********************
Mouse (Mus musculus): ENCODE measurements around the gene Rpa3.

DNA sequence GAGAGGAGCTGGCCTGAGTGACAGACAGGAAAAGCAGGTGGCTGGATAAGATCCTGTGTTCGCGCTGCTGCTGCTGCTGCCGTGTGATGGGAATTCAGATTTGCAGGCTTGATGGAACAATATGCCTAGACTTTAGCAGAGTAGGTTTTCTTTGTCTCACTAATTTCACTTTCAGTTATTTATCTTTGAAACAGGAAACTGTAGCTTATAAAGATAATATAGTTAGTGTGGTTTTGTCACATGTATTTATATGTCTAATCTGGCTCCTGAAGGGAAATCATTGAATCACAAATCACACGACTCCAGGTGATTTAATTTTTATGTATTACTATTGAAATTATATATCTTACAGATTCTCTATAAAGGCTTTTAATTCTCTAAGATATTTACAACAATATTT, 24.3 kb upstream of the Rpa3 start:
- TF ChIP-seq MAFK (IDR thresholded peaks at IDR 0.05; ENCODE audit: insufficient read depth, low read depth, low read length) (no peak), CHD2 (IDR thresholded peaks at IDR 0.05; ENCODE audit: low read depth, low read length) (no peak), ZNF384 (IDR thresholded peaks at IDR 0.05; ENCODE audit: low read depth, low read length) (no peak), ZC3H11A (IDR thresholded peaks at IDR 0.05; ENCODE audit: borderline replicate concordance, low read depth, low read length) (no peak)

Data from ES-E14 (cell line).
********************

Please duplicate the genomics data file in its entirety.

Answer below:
Mouse (Mus musculus): ENCODE measurements around the gene Rpa3.

DNA sequence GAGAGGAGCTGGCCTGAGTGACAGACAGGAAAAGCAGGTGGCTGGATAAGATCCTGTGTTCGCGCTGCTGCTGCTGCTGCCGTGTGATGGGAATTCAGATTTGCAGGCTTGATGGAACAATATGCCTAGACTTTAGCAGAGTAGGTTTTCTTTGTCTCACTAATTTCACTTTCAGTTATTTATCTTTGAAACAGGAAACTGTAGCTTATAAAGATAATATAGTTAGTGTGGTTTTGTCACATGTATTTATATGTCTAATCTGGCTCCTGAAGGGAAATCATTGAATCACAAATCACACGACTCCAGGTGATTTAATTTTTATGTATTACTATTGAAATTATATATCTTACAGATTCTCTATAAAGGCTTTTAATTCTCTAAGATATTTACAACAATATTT, 24.3 kb upstream of the Rpa3 start:
- TF ChIP-seq MAFK (IDR thresholded peaks at IDR 0.05; ENCODE audit: insufficient read depth, low read depth, low read length) (no peak), CHD2 (IDR thresholded peaks at IDR 0.05; ENCODE audit: low read depth, low read length) (no peak), ZNF384 (IDR thresholded peaks at IDR 0.05; ENCODE audit: low read depth, low read length) (no peak), ZC3H11A (IDR thresholded peaks at IDR 0.05; ENCODE audit: borderline replicate concordance, low read depth, low read length) (no peak)

Data from ES-E14 (cell line).